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Old 07-17-2016, 11:50 PM   #12
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Thanks ya'll I will be checking these out. I don't totally mind managing my money I just am not interested in playing the market. Like watching and studying stocks and things like that. I will resesrch these siggestion before I 72T it up. Thanks again.
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Old 07-20-2016, 03:25 PM   #13
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I'm surprised the Mad Fientist article didn't point out that you can withdrawn $ from your employer's 401k between the ages 55 and 59 1/2, penalty free, as long as you were employed with them at age 55. May not apply in your situation since you are still working P/T.
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Old 07-20-2016, 04:54 PM   #14
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I do still work P/T for the same employer but im in the aviation business and change is always lurking and I would rather not go full time again as I have been in the business 40 yrs but still like playing with the planes. I know you cant just sit around when you retire or you won't be around long. This said the little extra cash from the 72T will maybe be the difference from me having to go back full time and chase the dollar again.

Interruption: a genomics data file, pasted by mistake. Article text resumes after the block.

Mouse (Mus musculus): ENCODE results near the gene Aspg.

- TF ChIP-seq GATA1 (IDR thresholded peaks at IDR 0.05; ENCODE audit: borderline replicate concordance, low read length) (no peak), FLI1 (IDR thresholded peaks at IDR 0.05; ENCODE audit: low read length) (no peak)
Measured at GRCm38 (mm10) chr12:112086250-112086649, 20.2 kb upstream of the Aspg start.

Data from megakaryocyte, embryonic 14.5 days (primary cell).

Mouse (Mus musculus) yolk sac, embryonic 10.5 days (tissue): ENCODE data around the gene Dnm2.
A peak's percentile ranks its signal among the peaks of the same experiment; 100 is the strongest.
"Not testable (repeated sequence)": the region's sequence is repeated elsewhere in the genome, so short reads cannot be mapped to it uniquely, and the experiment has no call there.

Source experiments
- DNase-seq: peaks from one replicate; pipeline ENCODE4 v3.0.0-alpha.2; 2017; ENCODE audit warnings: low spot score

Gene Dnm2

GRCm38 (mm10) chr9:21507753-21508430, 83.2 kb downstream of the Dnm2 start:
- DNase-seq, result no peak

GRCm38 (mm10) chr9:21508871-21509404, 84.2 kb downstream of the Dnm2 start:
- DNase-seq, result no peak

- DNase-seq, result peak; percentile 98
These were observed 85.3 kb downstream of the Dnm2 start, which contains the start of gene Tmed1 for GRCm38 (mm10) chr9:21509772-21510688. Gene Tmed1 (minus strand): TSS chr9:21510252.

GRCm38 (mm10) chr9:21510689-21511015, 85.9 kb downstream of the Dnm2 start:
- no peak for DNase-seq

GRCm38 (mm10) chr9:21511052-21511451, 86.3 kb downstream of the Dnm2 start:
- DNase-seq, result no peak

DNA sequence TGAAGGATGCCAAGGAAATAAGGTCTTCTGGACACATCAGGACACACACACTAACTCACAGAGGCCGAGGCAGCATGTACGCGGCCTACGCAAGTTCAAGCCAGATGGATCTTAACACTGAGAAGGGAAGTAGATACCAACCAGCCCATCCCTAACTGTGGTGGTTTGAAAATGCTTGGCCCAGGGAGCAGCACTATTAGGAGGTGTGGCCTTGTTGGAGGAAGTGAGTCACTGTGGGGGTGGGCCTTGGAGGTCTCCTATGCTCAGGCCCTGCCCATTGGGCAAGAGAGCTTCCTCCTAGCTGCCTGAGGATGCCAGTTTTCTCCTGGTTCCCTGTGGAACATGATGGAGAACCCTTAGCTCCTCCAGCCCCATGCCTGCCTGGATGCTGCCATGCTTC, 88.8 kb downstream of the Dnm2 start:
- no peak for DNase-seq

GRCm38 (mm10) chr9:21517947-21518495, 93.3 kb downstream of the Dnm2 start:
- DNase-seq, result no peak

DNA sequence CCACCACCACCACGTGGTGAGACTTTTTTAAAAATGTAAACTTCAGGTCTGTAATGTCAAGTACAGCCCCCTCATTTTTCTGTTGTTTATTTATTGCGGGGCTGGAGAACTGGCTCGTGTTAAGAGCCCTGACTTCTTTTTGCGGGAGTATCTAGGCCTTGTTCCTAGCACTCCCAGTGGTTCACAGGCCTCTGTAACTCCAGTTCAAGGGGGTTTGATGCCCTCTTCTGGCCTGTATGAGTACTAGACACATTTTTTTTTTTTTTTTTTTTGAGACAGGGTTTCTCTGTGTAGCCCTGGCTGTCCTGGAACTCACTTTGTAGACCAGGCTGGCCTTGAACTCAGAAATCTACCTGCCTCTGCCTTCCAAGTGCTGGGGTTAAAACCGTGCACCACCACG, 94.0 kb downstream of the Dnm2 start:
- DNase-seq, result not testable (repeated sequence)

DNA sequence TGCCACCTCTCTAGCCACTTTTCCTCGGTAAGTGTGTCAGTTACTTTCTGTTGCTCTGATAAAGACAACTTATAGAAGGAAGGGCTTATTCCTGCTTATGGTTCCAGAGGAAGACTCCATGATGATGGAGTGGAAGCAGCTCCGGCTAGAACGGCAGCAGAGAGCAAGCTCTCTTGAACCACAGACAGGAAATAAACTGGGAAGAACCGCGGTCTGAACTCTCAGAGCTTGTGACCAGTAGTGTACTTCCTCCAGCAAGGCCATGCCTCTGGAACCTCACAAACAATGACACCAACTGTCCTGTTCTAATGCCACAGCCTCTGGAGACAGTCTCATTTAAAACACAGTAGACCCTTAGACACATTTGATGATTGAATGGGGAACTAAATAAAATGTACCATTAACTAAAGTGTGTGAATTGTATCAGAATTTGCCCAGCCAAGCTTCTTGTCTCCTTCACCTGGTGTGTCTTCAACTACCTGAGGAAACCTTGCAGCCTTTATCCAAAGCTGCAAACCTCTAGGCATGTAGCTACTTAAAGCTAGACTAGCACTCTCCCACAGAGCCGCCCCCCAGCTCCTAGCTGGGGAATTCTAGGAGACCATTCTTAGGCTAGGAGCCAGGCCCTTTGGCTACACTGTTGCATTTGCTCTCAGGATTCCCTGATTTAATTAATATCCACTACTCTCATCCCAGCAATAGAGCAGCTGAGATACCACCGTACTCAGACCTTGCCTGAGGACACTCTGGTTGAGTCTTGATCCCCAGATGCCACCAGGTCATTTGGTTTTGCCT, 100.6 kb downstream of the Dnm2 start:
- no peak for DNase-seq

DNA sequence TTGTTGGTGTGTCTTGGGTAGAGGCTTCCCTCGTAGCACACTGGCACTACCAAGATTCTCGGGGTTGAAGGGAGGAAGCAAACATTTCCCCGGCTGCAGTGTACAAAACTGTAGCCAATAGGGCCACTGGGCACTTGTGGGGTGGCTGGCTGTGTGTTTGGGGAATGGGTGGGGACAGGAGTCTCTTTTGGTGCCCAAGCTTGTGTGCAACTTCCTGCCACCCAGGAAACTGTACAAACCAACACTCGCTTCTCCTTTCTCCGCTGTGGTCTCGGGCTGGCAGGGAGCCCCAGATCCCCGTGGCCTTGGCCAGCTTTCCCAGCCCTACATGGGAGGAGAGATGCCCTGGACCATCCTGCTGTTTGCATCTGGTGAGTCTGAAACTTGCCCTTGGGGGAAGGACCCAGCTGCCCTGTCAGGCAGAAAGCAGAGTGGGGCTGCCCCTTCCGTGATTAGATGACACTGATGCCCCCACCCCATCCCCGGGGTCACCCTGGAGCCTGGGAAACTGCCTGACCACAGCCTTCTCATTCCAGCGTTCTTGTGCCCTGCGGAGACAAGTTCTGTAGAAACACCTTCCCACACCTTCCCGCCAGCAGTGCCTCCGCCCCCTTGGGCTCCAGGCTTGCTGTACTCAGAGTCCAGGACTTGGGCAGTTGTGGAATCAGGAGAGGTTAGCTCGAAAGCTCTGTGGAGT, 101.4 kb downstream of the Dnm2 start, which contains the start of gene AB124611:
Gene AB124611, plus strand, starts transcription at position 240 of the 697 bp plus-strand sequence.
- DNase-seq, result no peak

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Old 07-20-2016, 05:53 PM   #15
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401K plans typically allow loans. Since you are still working for the same employer that has your 401K - this seems like a better solution than a 401K withdrawal and 10% penalty. There are some downsides - you will need to pay back the loan in full if fired. Also, check with your employer on the tax rate for the loan distribution.
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Old 07-20-2016, 06:01 PM   #16
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I'm surprised the Mad Fientist article didn't point out that you can withdrawn $ from your employer's 401k between the ages 55 and 59 1/2, penalty free, as long as you were employed with them at age 55. May not apply in your situation since you are still working P/T.
The Mad Fientist is in his 30s and writes for that cohort, mostly. Commenters to his post quickly pointed out that 55+ route, which is what I'll likely do myself 5 years from now, relative geezer I apparently am